As it relates to selling the restaurant names, Bob Evans (BOBE) was a forced sell as it hit our multi-variable stop-loss screen. There was no suitable replacement within the restaurants (leading to insufficient diversification in holding the industry moving forward) and our fundamental overlay alerted us that sales and traffic were becoming concerns for the group. Despite the stop-loss on BOBE, and speaking to the benefits of an industry-based approach, we held the Restaurant industry for about three years and generated annualized performance (inclusive of BOBE losses) exceeding +30 percent. As capital preservation is a primary focus of the portfolio, we seek to buy industries at trough valuations, exit at fair value, and avoid trying to take the last dollar off the table as valuations get stretched.
Our Airfreight & Logistics industry, although flattish for the quarter (+0.2 percent) leads year-to-date portfolio performance through Q3. During the quarter, Asset Management and IT Services were the top performing industries. Within asset management, Invesco (IVZ) stood out overall as the top portfolio contributor in Q3. This is notable because IVZ was a much maligned name among the “experts,” especially in light of the post-Brexit vote market volatility in late June and early July. We believed throughout that IVZ’s strategic and equity values were compelling based on our process.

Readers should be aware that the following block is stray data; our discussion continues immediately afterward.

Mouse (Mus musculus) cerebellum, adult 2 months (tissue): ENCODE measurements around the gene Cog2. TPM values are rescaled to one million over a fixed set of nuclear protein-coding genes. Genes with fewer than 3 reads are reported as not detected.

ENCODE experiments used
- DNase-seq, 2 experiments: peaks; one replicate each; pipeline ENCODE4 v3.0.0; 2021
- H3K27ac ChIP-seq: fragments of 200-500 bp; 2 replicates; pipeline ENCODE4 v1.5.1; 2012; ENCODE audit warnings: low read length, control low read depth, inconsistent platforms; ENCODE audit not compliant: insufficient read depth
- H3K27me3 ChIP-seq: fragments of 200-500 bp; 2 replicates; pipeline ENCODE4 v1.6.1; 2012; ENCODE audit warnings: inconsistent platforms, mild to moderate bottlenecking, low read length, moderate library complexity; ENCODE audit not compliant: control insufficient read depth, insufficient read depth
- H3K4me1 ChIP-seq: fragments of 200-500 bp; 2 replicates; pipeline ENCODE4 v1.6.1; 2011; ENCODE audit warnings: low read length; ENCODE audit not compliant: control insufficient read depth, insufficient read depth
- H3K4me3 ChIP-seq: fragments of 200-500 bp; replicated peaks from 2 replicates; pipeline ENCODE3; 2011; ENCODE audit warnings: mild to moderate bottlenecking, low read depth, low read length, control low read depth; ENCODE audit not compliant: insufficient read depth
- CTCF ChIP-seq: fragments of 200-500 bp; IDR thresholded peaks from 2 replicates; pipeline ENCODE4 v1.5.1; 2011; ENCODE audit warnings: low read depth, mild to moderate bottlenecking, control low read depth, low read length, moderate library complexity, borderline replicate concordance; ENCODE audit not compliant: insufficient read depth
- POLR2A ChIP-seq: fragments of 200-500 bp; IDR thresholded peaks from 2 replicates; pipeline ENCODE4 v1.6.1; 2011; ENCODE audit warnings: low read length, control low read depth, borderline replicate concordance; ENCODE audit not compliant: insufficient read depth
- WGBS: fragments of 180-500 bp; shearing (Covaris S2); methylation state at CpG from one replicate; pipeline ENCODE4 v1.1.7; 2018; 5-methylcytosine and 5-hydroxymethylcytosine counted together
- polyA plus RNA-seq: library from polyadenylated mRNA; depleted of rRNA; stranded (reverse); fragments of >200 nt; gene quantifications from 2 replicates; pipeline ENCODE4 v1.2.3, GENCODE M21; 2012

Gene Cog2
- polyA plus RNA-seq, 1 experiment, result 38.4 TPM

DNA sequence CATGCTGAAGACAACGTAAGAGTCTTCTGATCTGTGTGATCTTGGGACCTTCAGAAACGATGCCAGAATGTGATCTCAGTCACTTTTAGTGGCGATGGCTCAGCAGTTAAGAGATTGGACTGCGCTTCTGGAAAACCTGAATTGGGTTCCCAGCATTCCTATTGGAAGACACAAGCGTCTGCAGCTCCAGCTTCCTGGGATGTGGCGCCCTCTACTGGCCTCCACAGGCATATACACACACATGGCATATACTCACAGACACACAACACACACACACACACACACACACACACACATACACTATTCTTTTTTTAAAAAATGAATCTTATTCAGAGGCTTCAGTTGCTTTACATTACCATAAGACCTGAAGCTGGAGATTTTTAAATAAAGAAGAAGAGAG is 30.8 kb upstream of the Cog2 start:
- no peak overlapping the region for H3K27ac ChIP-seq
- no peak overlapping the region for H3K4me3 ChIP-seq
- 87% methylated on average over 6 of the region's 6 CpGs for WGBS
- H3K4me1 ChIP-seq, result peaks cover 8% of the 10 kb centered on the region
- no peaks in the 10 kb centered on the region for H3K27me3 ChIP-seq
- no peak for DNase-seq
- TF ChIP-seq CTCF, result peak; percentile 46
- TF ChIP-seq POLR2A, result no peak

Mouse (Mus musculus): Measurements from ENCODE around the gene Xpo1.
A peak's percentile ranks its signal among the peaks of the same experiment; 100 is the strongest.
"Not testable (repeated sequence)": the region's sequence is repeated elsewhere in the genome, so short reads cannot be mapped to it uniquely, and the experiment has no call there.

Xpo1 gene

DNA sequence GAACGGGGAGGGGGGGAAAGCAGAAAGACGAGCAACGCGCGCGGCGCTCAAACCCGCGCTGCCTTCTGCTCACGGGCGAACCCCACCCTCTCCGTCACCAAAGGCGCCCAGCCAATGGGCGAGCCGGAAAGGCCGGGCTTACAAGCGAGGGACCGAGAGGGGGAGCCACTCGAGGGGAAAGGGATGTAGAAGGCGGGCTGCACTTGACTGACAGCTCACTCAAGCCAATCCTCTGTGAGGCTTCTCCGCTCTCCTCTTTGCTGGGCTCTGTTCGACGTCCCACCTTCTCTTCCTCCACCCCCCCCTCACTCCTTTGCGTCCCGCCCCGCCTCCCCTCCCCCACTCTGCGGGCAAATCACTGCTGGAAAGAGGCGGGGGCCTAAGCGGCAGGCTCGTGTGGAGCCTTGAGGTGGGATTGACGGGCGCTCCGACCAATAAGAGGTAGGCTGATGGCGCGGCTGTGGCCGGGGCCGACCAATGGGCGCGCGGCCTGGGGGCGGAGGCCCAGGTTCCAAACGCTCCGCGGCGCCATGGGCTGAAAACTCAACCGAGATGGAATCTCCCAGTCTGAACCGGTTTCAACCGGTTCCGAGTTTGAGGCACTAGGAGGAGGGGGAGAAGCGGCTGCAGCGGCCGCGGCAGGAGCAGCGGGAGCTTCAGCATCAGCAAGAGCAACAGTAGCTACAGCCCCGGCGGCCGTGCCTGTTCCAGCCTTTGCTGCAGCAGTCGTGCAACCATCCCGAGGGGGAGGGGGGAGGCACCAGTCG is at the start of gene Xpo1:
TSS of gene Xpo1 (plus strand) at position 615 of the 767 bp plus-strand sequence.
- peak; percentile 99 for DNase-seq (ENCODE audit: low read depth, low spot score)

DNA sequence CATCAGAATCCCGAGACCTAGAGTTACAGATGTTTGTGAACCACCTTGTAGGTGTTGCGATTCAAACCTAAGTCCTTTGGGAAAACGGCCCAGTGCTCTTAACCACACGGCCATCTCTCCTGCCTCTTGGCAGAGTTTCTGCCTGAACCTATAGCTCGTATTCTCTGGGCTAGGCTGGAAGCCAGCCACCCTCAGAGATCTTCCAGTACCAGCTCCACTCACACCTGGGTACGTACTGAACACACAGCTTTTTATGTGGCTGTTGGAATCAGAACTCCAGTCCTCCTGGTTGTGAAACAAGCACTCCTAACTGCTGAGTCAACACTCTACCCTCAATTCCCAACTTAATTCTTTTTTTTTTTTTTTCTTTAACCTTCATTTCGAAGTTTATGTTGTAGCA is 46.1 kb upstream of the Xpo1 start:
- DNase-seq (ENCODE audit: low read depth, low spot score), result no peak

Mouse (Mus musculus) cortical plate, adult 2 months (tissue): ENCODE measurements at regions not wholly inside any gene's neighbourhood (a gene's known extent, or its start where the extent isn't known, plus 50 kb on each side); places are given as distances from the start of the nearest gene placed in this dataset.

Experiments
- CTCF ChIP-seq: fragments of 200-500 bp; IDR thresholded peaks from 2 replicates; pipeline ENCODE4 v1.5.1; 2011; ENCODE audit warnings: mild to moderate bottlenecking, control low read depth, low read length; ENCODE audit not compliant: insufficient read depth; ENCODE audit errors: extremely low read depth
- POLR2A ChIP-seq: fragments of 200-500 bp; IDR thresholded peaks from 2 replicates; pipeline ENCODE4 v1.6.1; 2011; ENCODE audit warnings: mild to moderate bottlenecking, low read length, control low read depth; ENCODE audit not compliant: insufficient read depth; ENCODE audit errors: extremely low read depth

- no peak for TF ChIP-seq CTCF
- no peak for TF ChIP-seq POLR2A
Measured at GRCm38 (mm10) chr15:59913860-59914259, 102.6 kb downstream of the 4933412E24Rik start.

There are tailwinds right now for dividend-yielding equities. The relative dividend yield on the S&P 500 versus the 10-year U.S. Treasury Note is at a 50-year high, with over 60 percent of equities in the index having a yield higher than the 10-year Treasury note (source: Bloomberg). While the strategy does indeed benefit from this environment, we are not concerned over the longer term that dividend-yielding stocks may at some point (likely not any time soon) go out of favor. Our strategy views the stable generation of cash through normal business operations as the measure of a quality company. Historically, this has been a strong indication of a company’s ability to reward shareholders. As you know, our process and methodology are unique among income-seeking equity strategies, which lead to differentiated portfolio selection and construction. Our industry-based, absolute and relative yield approach to deriving conclusions around industries and the stocks within them has historically revealed areas of potential capital appreciation accompanied by sufficient downside protection. Our track record since early 2002 demonstrates the benefits of maintaining this disciplined approach.